8. Patience Pays
A common mistake made by many waterfowlers is to flush large numbers of ducks off a roost in the dark before dawn. If left alone, these birds will often fly out to feed at first light and then filter back to the roost later in the morning. Rather than spooking the birds in the dark, wait until sunrise or later before going in and setting up. Although you might miss out on some early shooting, you may have a better hunt overall as the birds will provide more shooting opportunities as they return in smaller groups throughout the morning.
—Dave Mepps, Billings, Montana
9. Wind Check
Knowing the precise wind direction is critical to correctly position decoys and blinds in fields for geese. However, this can be difficult on mornings with a light breeze. To determine the wind direction on nearly calm mornings, take along a small squeeze bottle filled with talcum powder. Before setting your decoys, simply squeeze the bottle a few times and watch what direction the powder drifts. This will clearly show the direction from which the breeze is blowing.
—Rock Kuhn, Northfield, Minnesota
10. Line Guide
Very few decoy manufacturers have successfully addressed the issue of adjusting decoy line for variable water depths. I solved this problem by attaching a metal shower curtain ring on the keels of my decoys. Alternatively, large fishing swivels can be used for the same purpose. When you set your decoys, simply unwrap line off the keel to the desired depth, open the curtain ring, place the line inside the ring, and snap it shut. This will prevent any more line than is necessary from coming off the keel.
—Lance Crawford, Delano, Texas
11. Painting Pointers
It's always a good idea to use a stencil for painting camouflage patterns on boats and blinds. I make my stencils out of dry-erase poster board—available at most arts and crafts stores. First, I place pieces of natural cover, such as leaves, tree branches, and cattails, on the poster board and trace around them with a fine magic marker. Then, I cut out the outlines that I made on the poster board to create a stencil.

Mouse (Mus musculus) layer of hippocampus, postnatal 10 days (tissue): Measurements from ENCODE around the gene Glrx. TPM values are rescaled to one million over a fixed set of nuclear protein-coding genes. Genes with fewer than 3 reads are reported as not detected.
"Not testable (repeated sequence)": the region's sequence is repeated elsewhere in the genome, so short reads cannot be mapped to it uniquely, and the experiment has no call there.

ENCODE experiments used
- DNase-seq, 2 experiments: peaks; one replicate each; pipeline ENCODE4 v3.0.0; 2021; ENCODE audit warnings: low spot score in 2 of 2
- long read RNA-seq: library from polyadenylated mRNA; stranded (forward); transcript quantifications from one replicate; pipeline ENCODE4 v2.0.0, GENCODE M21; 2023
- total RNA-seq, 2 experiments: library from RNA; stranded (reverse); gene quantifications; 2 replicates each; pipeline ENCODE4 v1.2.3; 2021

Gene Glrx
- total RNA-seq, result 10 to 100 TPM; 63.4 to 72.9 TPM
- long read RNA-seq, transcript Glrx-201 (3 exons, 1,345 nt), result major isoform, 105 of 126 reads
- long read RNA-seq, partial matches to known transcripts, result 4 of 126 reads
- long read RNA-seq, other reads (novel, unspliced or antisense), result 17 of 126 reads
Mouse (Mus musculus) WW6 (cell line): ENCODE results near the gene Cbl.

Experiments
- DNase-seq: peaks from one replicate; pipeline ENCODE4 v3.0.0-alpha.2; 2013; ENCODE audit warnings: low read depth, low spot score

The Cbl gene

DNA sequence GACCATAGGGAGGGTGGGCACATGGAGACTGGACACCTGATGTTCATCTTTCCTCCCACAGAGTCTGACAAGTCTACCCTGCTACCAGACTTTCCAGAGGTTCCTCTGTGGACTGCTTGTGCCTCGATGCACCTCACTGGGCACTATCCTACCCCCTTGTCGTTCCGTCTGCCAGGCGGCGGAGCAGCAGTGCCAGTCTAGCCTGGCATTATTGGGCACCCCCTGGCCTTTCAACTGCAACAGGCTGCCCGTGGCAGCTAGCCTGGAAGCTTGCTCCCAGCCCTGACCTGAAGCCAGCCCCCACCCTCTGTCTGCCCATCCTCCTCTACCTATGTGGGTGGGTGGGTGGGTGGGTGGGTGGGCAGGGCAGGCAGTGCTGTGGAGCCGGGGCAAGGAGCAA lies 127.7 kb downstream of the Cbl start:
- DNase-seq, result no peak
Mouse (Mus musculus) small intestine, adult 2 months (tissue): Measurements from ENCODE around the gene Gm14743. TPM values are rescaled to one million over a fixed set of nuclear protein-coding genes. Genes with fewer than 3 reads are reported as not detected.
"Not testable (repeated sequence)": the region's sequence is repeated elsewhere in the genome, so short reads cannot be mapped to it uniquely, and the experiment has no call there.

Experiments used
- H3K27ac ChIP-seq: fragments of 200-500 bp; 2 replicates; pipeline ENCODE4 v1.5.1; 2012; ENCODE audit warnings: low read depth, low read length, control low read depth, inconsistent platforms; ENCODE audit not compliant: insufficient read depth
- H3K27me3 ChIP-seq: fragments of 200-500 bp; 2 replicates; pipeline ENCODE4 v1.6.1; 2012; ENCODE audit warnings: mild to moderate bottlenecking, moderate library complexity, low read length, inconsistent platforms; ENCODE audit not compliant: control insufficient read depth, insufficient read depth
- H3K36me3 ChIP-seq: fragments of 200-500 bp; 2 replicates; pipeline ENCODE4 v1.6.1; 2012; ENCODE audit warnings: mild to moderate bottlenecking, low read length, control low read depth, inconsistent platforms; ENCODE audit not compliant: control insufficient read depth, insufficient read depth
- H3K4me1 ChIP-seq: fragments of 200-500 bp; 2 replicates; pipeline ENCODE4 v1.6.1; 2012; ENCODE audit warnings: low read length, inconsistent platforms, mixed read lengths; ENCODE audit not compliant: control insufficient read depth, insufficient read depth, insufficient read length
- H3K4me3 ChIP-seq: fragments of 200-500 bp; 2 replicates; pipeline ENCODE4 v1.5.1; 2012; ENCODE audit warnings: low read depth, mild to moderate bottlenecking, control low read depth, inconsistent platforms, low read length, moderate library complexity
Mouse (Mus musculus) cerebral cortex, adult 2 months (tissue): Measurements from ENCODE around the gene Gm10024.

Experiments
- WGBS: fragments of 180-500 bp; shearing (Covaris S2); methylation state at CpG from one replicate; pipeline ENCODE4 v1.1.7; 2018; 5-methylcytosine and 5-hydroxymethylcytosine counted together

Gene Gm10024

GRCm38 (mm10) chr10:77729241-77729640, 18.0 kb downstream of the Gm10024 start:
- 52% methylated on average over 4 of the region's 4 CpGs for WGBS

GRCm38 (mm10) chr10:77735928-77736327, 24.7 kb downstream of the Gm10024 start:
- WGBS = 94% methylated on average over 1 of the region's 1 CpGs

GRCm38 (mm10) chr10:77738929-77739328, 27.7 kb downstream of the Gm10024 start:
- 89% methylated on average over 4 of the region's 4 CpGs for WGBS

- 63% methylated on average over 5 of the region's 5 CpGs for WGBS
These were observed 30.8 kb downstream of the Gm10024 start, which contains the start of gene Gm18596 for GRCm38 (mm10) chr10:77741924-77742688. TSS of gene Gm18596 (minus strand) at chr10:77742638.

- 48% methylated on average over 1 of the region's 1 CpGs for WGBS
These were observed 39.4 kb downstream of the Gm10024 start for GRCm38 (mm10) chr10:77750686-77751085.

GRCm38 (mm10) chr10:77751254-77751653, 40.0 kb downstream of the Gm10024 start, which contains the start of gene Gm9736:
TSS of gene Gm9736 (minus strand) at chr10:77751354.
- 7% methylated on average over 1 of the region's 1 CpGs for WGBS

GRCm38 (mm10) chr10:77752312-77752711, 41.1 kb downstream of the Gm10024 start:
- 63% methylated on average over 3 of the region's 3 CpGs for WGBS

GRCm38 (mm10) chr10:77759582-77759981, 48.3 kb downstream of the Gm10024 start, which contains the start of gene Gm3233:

When you are ready to paint, simply hold the poster board up against the surface of your boat or blind and spray paint over the holes. By overlapping different shapes and using different colors, you can create a highly realistic custom camouflage pattern that will match virtually any type of vegetation and background.
—Doug Barnes, Germantown, Tennessee
12. Nordic Track
For older hunters such as myself, a pair of old-fashioned cross-country ski poles is a great way to keep your balance while wading and setting out and picking up decoys in the marsh. The six-inch diameter baskets at the base of the poles provide you with excellent stability and prevent the poles from sinking into the mud. Loops on the handles keep them secured firmly to your wrists, freeing your hands for working with decoys and completing other tasks.
The poles also will extend your reach to retrieve downed birds and pick up errant decoys in deeper waters. You can even use them as supports to hold up camo netting and natural vegetation as a makeshift blind. Used cross-country ski poles can often be found at an affordable price at garage sales.
—Warren R. Lindstedt, Portland, Oregon
13. Key Caddy
Keeping up with different sets of keys while duck hunting is a perennial challenge for waterfowlers. To simplify matters, I put all my keys—for my boat, truck, ATV, and hunting cabin—on a floating foam key ring purchased at a boating supply store. This not only keeps all my keys together in one place, it also makes them much easier to recover if I drop them in the water or on the ground in the dark.
—Michael Simmons, Jackson, Mississippi
14. Gun Wrap
Waterfowlers can almost completely vanish in fields and marshes covered with snow by wearing a white jacket, coat, gloves, and ski mask. However, it's equally important for waterfowlers to camouflage their shotguns while hunting in these conditions. Against a white background, shotguns become even more visible to ducks and geese, especially on sunny days. A cheap and inexpensive way for waterfowlers to conceal their shotguns in the snow is to wrap them in white medical gauze.
Secure the gauze to the end of your gun barrel with clear packing tape. Next start wrapping the gauze around the barrel, overlapping about half way each time. If you have an autoloader, continue wrapping over the forearm down to the receiver. Then cut off the gauze and secure it to the base of the forearm with more clear tape. Cover the stock in the same manner by starting at the pistol grip and wrapping to the recoil pad. This way, the only exposed area of the shotgun will be the receiver.
—James Campbell, Canton, Illinois
15. Tied Down
Putting up wood duck boxes is a great way to boost local waterfowl populations. However, nailing nest boxes to trees can be a hassle. An easier alternative is to tie wood duck boxes onto trees using plastic-coated laundry line. Simply drill a few extra holes in the back of the box and thread the line through. The line won't damage trees like nails or screws, and it's much easier to remove and relocate boxes that are unsuccessful. One word of caution, however: Always check the integrity of the line when you empty existing boxes in late fall or winter to ensure the line remains sturdy enough to hold hens and their broods.
—Fran Gough, Lehighton, Pennsylvania